Some take dim view of lighting

Proposal to illuminate 5 fields at regional park is a matter of dispute

Western Howard

March 19, 2004|By Sandy Alexander | Sandy Alexander,SUN STAFF

Along the two-lane roads of western Howard County, lights glimmer from houses sprinkled across former farm fields and the horizon is pink with the glow from nearby cities, but stretches of inky darkness remain.

That soon could change in one rural enclave. The county's Department of Recreation and Parks plans to erect lights on five athletic fields, illuminating part of Western Regional Park in Glenwood.

The change is being encouraged by some residents who are eager to extend the hours they can use the fields for thriving sports leagues. It is being fought by others who believe more light, noise and traffic will ruin the peace of their country setting.

"This thing has just mushroomed," said Clifton Clevenger, whose farm is on Carrs Mill Road, directly across from the Western Regional Park site. "This is not a park, it's a sports complex."

County officials said the lights would offer relief to the many sports teams that compete for playing time on an insufficient number of fields.

"Because of the shortage [of playing fields] we have right now, we try to maximize the amount of time we have available," said Gary J. Arthur, director of the Department of Recreation and Parks. "We're trying to be reasonable."

Arthur's department asked for $2.3 million in the county's proposed budget this year for the lights, artificial turf on the two multipurpose fields and other construction expenses at the park, which is being built off Route 97, along Carrs Mill Road.

When it is completed, the park is slated to have another five unlighted fields, along with more than 90 acres left in a natural state and about three miles of trails.

Budget OK needed

The budget is awaiting changes or approval from County Executive James N. Robey, who heard testimony on the park and other issues last week. The budget then will go to the County Council.

Under the most recent plan, the department would install lights on the five fields scheduled to open in spring 2005. Those fields would be used until 11 p.m., allowing children to play earlier in the evening and adult leagues to meet later.

"Anytime we have a regional park, we have to consider adult recreation in the mix," Arthur said. Without the lights, children and adults would have to share the daylight hours.

He said the department plans to put the lighted fields in the part of the park closest to the Glenwood library and two small shopping centers, which are lighted. He also said the department plans to buy a type of light that limits the illumination spilling into surrounding areas.

"Lighting, in our estimation, allows us to be the most efficient provider of athletic fields," Arthur said.

Fields are lighted at Rockburn Branch, Centennial and Cedar Lane parks. Lights are planned for parks to be built on the Blandair property in Columbia and the Troy House site on Route 100, Arthur said.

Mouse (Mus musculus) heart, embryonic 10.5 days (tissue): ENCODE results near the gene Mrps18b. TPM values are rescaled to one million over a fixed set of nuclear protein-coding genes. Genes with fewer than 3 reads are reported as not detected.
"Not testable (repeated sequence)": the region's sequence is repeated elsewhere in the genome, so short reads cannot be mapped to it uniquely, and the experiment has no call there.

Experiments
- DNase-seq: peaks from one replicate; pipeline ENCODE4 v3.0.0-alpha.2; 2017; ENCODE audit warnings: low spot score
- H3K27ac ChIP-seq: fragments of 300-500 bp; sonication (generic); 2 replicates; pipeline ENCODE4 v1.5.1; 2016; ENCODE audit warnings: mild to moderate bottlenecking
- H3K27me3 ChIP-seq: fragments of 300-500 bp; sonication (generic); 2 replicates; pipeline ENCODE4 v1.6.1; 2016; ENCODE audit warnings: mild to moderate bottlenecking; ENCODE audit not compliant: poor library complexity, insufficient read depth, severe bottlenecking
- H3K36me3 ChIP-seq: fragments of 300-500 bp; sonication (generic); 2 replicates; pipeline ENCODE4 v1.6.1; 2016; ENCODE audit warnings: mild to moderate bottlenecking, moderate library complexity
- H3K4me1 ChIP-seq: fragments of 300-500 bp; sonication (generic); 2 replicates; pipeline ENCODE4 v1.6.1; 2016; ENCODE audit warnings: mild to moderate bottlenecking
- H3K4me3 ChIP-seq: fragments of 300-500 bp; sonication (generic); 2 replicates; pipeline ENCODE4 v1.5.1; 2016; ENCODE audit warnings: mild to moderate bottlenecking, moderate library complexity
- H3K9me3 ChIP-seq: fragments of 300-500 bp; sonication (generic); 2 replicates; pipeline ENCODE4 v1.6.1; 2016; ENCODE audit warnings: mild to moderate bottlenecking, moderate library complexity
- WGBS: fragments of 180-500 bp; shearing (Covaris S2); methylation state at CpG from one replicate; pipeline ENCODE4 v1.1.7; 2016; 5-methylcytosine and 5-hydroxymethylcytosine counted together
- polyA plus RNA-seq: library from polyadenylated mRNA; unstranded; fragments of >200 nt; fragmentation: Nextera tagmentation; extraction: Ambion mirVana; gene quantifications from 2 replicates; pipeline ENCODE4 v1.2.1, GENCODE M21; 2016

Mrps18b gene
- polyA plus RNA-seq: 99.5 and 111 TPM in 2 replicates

Joe Markwordt, who lives near Western Regional Park, has coached several western Howard soccer programs. He said scheduling fields is the biggest headache for recreational soccer, baseball and football leagues.

`Painfully obvious'

"I have spent many hours stressing because one thing is painfully obvious, from Elkridge to Lisbon, we do not have enough fields to accommodate the demands and growth for our sports programs," he wrote in his testimony for the county executive. "We are not even close."

Markwordt, who works in technology sales, said that as a resident, "I am willing to endure whatever nuisances ... that will allow our children to stay closer to home and to give other communities a break."

But other area residents are not convinced the lighted fields would be so easy to ignore.

Clevenger and some of his neighbors near Western Regional Park would have a clear view of the lights from their yards and porches. They fear they would hear the games late into the night and don't want to deal with what they believe would be a significant increase in traffic.

They also expect the area would need more police to watch for troublemakers drawn to the area, especially at night.

`Rural atmosphere'

"We moved here for the rural atmosphere," said Pam Smith, whose yard borders the park. She said her family was willing to give up some amenities for the country surroundings.

Smith, a supervisor at the Johns Hopkins University, said she worries that if lights are put in place and the area is changed, it would be easier for the county to allow other businesses to move in along Route 97.

Plans for the park started several years ago, Arthur said, when the county bought the former farm in 1995. Early discussions drew hundreds of residents who spoke out against amenities that might change the character of that part of the county, he said. So, a 12-member panel created an outline that eliminated original suggestions such as an amphitheater and a lake, and focused on sports fields and nature trails.

Baltimore Sun Articles
|
|
|
Please note the green-lined linked article text has been applied commercially without any involvement from our newsroom editors, reporters or any other editorial staff.